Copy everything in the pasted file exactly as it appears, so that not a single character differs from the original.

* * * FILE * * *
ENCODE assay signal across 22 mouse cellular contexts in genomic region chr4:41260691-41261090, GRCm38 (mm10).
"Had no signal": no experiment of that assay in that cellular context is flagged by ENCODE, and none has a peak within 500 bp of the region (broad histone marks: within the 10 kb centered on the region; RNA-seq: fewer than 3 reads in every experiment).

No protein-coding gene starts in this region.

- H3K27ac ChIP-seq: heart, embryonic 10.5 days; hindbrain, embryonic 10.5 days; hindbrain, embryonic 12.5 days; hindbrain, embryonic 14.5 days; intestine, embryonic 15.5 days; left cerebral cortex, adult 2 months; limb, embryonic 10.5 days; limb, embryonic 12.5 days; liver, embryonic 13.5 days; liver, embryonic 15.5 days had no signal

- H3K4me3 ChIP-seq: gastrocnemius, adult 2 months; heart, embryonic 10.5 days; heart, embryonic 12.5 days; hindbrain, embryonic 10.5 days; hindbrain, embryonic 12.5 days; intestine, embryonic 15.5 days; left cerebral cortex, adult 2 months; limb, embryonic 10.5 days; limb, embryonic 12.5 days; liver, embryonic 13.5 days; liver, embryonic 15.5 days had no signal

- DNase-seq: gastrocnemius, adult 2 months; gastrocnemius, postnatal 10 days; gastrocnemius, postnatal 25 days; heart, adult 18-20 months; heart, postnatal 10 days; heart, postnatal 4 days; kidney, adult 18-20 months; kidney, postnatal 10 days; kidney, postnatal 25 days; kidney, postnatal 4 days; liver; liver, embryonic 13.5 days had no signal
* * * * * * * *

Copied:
ENCODE assay signal across 22 mouse cellular contexts in genomic region chr4:41260691-41261090, GRCm38 (mm10).
"Had no signal": no experiment of that assay in that cellular context is flagged by ENCODE, and none has a peak within 500 bp of the region (broad histone marks: within the 10 kb centered on the region; RNA-seq: fewer than 3 reads in every experiment).

No protein-coding gene starts in this region.

- H3K27ac ChIP-seq: heart, embryonic 10.5 days; hindbrain, embryonic 10.5 days; hindbrain, embryonic 12.5 days; hindbrain, embryonic 14.5 days; intestine, embryonic 15.5 days; left cerebral cortex, adult 2 months; limb, embryonic 10.5 days; limb, embryonic 12.5 days; liver, embryonic 13.5 days; liver, embryonic 15.5 days had no signal

- H3K4me3 ChIP-seq: gastrocnemius, adult 2 months; heart, embryonic 10.5 days; heart, embryonic 12.5 days; hindbrain, embryonic 10.5 days; hindbrain, embryonic 12.5 days; intestine, embryonic 15.5 days; left cerebral cortex, adult 2 months; limb, embryonic 10.5 days; limb, embryonic 12.5 days; liver, embryonic 13.5 days; liver, embryonic 15.5 days had no signal

- DNase-seq: gastrocnemius, adult 2 months; gastrocnemius, postnatal 10 days; gastrocnemius, postnatal 25 days; heart, adult 18-20 months; heart, postnatal 10 days; heart, postnatal 4 days; kidney, adult 18-20 months; kidney, postnatal 10 days; kidney, postnatal 25 days; kidney, postnatal 4 days; liver; liver, embryonic 13.5 days had no signal